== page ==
Because I may or may not have a love affair with the Doctor.
I am an emotional person. There is no way I can deny that. I often think with my heart instead of my head and those decisions often lead to extraordinary consequences, whether that be good or bad. When I watch a TV series, I don’t just “watch” it, I get emotionally invested into the show and its characters. Doctor Who is no different; in fact, I’d go as far to say that I’ve never been so emotionally invested in a TV series as much as I have with Doctor Who.
My background with Doctor Who is different to most: I didn’t become a fully fledged Whovian until recent. Previously, I watched the “New Who” sporadically with my father; if it was on, we’d watch it. If it wasn’t, we wouldn’t go out of our way to get it. I knew that David Tennant was the Doctor and he had a beautiful companion named Martha Jones… who all of a sudden was replaced by Donna Noble. I knew Billie Piper was in the series but didn’t know her character’s name. After a little persuasion, I decided to re-watch “New Who” from season one episode one to get re-familiarised with the show that has captivated so many people. And now, I’m hooked for life.
I’ve always had difficulty verbally explaining to my friends just how strongly I feel for this TV series, so as a writer, I thought it’d be better to communicate through the written word. I laugh and I smile and I cry and I cower when I watch Doctor Who; the show is just capable of bringing so many emotions out of Whovians, and I think I’m the worst when it comes to it.
Take regenerations, for example: without fail, I have cried during every regeneration. Why? Because you put so much time and love into getting familiar with this incarnation of the Doctor but at the back of your mind you just know he will leave you when the going gets bad. You’ve become so attached to this incarnation of the Doctor that when he regenerates, it’s just like he’s leaving you and comes back with a new face and personality that you have to adapt to whether you like it or not. Quite literally, it’s a heartbreaking experience… and I’m aware that I may sound a bit insane right now but bear with me. I always feel rather indifferent and quite cold towards the newly regenerated Doctor, and it just takes time for me to warm up to him. Until the cycle starts again. Compare this to having a pet dog who all of a sudden is taken from you and is replaced by another breed of dog that you have to keep regardless. That’s how I feel when it comes to regeneration.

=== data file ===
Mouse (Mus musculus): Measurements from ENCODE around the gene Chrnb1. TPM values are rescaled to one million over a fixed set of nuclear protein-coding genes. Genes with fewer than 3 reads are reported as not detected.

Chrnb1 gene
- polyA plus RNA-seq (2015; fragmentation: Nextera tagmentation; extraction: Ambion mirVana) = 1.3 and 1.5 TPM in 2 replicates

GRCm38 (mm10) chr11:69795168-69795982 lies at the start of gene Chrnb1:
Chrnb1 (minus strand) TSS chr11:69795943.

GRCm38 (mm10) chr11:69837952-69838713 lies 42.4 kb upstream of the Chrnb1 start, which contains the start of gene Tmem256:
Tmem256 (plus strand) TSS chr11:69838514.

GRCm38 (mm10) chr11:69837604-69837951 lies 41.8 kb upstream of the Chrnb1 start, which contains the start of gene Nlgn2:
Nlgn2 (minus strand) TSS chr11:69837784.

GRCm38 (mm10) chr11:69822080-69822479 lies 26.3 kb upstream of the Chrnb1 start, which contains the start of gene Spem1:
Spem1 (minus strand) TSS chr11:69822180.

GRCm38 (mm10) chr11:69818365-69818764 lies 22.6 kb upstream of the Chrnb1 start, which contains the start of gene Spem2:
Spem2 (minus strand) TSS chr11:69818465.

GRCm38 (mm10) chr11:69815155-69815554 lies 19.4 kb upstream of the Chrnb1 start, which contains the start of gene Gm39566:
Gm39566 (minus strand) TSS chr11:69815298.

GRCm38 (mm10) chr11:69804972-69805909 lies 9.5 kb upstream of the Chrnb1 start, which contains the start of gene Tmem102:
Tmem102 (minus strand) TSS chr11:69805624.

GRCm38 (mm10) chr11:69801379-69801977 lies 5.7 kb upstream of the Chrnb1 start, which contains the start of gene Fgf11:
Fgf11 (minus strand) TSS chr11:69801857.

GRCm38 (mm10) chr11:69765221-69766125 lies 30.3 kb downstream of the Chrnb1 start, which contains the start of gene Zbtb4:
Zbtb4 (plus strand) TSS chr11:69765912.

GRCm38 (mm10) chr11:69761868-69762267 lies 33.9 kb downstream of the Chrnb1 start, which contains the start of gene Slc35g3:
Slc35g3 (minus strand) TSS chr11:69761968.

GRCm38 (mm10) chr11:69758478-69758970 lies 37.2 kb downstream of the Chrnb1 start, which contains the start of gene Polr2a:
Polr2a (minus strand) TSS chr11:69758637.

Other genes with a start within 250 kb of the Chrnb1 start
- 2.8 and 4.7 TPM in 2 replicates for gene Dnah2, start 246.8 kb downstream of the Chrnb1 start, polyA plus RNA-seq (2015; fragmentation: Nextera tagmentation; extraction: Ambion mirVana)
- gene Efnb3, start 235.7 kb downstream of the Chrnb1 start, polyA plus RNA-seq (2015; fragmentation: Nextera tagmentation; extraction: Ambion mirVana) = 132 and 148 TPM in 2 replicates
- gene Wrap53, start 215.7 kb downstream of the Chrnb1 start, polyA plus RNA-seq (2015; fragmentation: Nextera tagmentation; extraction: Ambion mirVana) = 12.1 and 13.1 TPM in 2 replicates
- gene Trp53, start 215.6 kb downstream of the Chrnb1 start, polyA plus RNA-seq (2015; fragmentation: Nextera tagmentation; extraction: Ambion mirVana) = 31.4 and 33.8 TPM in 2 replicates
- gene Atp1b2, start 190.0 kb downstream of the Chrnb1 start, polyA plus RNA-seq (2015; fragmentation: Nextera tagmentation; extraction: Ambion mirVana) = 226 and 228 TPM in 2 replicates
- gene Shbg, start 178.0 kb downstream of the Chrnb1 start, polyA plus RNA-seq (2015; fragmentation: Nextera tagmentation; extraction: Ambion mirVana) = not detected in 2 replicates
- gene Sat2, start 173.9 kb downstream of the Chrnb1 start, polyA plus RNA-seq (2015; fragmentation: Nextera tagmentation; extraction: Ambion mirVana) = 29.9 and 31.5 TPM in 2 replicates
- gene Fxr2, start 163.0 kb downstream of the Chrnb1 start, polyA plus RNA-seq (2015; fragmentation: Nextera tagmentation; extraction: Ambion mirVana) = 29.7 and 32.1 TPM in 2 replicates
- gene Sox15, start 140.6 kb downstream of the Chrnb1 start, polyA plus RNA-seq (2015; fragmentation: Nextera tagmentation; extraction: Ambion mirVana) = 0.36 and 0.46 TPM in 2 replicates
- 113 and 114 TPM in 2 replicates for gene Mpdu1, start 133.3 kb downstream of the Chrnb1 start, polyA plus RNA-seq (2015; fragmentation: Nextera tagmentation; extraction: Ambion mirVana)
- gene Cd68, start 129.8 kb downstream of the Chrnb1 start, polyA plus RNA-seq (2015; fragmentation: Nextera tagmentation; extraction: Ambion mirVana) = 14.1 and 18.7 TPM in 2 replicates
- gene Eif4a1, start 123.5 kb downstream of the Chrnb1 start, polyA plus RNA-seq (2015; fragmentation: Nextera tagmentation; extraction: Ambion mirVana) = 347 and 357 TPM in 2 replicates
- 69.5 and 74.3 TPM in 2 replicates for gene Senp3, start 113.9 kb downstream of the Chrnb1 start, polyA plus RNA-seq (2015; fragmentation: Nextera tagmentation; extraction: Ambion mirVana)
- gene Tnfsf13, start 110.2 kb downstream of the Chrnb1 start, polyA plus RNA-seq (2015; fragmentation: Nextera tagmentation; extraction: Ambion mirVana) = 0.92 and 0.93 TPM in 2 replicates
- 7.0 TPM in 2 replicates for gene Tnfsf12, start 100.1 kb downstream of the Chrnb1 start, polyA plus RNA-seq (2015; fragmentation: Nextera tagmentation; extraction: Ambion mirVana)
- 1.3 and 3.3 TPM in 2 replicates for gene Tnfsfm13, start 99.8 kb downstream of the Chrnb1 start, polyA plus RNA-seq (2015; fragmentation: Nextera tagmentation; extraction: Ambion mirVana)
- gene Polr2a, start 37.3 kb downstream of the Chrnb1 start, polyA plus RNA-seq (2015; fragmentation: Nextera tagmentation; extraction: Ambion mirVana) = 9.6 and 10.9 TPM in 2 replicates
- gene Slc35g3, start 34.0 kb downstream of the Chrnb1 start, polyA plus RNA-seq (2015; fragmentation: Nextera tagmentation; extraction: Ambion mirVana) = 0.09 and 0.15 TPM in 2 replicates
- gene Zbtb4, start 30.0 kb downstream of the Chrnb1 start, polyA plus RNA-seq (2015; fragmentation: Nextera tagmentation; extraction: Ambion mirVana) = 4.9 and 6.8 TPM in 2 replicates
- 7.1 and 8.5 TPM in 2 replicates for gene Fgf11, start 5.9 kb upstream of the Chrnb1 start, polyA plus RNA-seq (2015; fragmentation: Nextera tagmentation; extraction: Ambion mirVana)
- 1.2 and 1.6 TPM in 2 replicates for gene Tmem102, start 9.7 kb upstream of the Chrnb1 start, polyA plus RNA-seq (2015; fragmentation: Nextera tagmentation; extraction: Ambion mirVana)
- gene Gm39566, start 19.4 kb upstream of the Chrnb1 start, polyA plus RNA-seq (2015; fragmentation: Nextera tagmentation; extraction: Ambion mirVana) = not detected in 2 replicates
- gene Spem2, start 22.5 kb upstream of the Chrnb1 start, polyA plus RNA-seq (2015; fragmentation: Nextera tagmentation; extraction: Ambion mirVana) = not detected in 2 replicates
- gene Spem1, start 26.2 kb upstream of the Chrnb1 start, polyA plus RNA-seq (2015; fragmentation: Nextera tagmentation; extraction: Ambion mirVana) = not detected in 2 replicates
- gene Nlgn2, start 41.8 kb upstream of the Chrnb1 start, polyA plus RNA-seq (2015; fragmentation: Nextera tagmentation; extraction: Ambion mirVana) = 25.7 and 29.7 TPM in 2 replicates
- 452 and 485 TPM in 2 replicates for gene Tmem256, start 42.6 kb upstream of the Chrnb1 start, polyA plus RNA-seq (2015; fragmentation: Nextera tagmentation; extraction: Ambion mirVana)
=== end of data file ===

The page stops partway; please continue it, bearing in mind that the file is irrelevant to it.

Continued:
I laugh every time Amy Pond says something in her ridiculously adorable Scottish accent. I cried when Rose Tyler is revealed as the Bad Wolf and mutters “my Doctor”. I felt warm inside when the Doctor referred to Donna Noble as his “best friend”. I marked out when all of the Tenth Doctor’s companions reunited to save the world. Don’t even get me started on the Father’s Day episode.
Doctor Who is more than just a sci-fi show with an unnamed man of many faces who prefers the company of young, beautiful and otherwise “ordinary” women. It’s a show that explores every human feeling possible: it can make you laugh, it can make you cry, it can make you angry, it can even make you hide behind your chair. It’s a show that appeals to all, young and old, nerdy and non-nerdy, male and female. It tackles real life problems while having that special Doctor Who sass to it: unrequited love, heartbreak, loss of a loved one… all real issues that we as humans face every day.
Numbers are just numbers to most people, but the numbers 1-12 represent so much more to us. Five represents a kind and gentle soul with an unusual taste for jacket accessory. Nine represents a cool and collected sass. Eleven represents bow ties and fezzes.
If I’ve kept your attention for this long, I do suggest that you give the show a go if you haven’t already. But don’t say I didn’t warn you when your heart shatters in almost every episode of this worldwide phenomenon.
– by Noah La’ulu